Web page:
Find your braveness in doing what’s right, whether its keeping your kitty at home where life is comfortable and the end doesn’t hurt, or if it means allowing someone to help her find her way from this end to a new beginning. I can’t tell you what that rightness is, only what I would want for me.

Got a question for me?
You can leave it in the comments below,
or drop me an email at askmaxmonday@gmail.com.

You can also find me on Facebook.

 

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Category: Ask Max Monday, Featured

About the Author ()

Max the Psycho Kitty is 14 pounds of sleek black and white glory. With an attitude ... and opinions ... on everything. He's a put-upon and under-appreciated domestic feline with an addiction to Kitty Crack and an appetite for Stinky Goodness. A pioneer in the Cat Blogosphere, he began his popular blog "The Psychokitty Speaks Out" in October of 2003. Max is the author of SIX blockbuster hit books, "The Psychokitty Speaks Out: Diary of a Mad Housecat,", its sequel "The Psychokitty Speaks Out: Something of Yours Will Meet a Toothy Death,", "The Rules: A Guide For People Owned By Cats," "Bite Me," "There Once Was a Cat from Nantucket" (a book of poetry), and his new smash hit, "The Emperor of San Francisco [The Wick Chronicles]."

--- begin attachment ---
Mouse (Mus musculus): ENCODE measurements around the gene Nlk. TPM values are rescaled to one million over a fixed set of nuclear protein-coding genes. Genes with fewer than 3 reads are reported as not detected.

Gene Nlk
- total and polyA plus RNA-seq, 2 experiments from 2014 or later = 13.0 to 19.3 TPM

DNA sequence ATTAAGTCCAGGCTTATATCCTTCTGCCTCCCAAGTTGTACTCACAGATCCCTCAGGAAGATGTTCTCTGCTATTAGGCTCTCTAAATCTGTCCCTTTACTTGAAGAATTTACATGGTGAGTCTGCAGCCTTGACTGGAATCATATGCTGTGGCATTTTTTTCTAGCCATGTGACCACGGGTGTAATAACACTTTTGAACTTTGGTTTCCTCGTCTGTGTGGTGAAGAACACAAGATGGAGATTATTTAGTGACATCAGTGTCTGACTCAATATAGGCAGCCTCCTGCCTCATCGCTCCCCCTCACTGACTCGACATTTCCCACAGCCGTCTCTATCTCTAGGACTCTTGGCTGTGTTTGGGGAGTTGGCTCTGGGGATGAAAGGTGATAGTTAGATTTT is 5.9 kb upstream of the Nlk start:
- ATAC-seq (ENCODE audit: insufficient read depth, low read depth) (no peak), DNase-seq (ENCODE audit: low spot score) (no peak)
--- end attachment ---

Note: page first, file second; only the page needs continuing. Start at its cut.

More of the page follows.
Comments (10)

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  1. Yes, wise Max…why make the kitty suffer, just so the human can feel that it’s ‘natural’. Quality of life, freedom from pain are key.

    • Russel says:

      Indeed… this idea that natural = good is bizarre… Think about it. Cancer is natural, malaria is natural, flesh eating bacteria natural. “Natural” things aren’t inherently good, and sometimes, man made things are ok too 🙂

  2. Erin the Cat says:

    A very wise set of answers.

    On a different tack, or should I say paw path, Mrs H is checking out the dance scene and wants to learn some kick ass moves when she heads for Club 50-70 next week. What are the best dances, for humans, and us cats, and is there one we can do together, or is that just way too risky!?